@Zaibis I can't really comment on the other comment that you are talking about, since I haven't seen it or the question that it was on. The decision on whether or not to delete a comment is entirely up to the discretion of the moderator that reviews it. I'm not a moderator, but if I was I would not delete the comment on the question we are talking about here, for the reasons I stated. Jan 21 '16 at 16:52
  • Well it was quite the same kind of comment. I accidently droped a phrase that could lead to the assumption of a loss. I don't like it for my self and I was the one flagging it. Since I don't like beeing pityed on. Don't assume here thats why I don't like if others do so. I know and understand that some maybe welcome this. But anyway here are rules given that say all posts should be restricted to informative topic related contend. and if there are exceptions for what ever the case they should be named. Because even more it cant be that different persons can decide who deserves pity and who not.
    – Zaibis
    Jan 21 '16 at 17:00
  • 1
    @Zaibis If you, as the OP, flagged a similar comment on your own question, a moderator would be more inclined to delete the comment than if someone else had flagged it. I have also done this: I have flagged comments on my own question, because they were about me and I didn't want to see them anymore. A moderator would not have deleted the comments on his own, but seeing that it bothered me (the OP), he deleted them anyway. If the OP in this question flagged the comment, a moderator might delete it, but since there is no evidence here that the OP is bothered by it, the comment stands. Jan 21 '16 at 17:10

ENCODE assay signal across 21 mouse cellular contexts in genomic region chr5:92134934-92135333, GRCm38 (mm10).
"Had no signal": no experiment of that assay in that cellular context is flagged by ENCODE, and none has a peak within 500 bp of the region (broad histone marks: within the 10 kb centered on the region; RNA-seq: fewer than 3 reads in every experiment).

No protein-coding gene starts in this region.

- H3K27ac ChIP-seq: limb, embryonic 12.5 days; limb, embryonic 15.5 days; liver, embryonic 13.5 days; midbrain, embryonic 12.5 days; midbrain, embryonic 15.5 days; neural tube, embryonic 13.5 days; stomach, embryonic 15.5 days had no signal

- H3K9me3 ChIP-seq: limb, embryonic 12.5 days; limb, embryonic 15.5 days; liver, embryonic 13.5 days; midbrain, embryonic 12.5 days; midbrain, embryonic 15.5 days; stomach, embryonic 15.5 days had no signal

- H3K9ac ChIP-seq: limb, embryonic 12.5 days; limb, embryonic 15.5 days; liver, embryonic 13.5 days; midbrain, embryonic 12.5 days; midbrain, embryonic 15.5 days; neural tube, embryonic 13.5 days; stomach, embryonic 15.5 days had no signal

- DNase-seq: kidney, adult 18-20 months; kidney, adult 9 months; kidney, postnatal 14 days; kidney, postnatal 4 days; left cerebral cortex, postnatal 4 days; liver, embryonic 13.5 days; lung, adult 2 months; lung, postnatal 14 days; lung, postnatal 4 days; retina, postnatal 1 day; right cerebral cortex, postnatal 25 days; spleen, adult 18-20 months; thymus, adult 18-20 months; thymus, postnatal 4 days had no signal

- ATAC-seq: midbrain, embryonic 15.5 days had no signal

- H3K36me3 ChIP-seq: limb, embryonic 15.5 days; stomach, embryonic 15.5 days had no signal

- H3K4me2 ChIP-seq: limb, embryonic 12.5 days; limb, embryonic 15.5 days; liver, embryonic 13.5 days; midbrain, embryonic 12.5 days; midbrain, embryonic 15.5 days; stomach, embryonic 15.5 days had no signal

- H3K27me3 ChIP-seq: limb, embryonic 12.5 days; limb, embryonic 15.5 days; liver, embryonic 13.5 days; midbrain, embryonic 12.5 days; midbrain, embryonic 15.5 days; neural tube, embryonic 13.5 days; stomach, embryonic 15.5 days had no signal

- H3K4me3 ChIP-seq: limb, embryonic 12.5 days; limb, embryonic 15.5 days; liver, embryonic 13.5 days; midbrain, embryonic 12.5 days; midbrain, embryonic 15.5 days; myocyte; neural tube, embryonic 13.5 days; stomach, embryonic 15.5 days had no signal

• Well since I just flagged it as not constructive and not needing mod attention by just stating it, I doubt. And anyway you also just can guess. The point is. If you express beeing strict in rules like SE does, you should beeing strict with it or express in some way how and where exceptions are tollerated. Thats all I'm about here.
    – Zaibis
    Jan 21 '16 at 17:20

I suggest you imagine that Stack Exchange is a federation, i.e. a "partially self-governing states or regions under a central (federal) government", and that Money is one of those self-governing states. Some of how we have decided to act w.r.t. comments and their flagging will be particular to this site.

Other Stack Exchange sites (especially those that are profession-oriented) may have chosen to value information content at the expense of other concerns — because questions might tend primarily to be intellectual, academic, or professional challenges.

Here at Money, we value information content, too, but we also encourage civility, empathy, and sympathy because questions can arise from the personal crises of those asking. These kinds of questions are in a different class than "How can I solve this tricky programming problem?"

While the death of a loved one or (say) a personal bankruptcy or a divorce/separation can have financial implications that create interesting questions to be asked here, such events can be life-changing and impactful for those asking.

Personal finance is personal, not abstract and theoretical, and so we may acknowledge a crisis the OP may be facing by using phrases like "I'm sorry for your loss" or "That's unfortunate". This is especially the case when a commenter may have been through a similar crisis in their own past.

  • I can udnerstand that. But the point is, the help site about this doesn't differ from those other sites. So having different lawsuit results by the same law textes is what confuses me (in regards to your example)
    – Zaibis
    Jan 26 '16 at 7:58
  • @Zaibis That's merely an inaccurate implementation detail. Jan 27 '16 at 0:08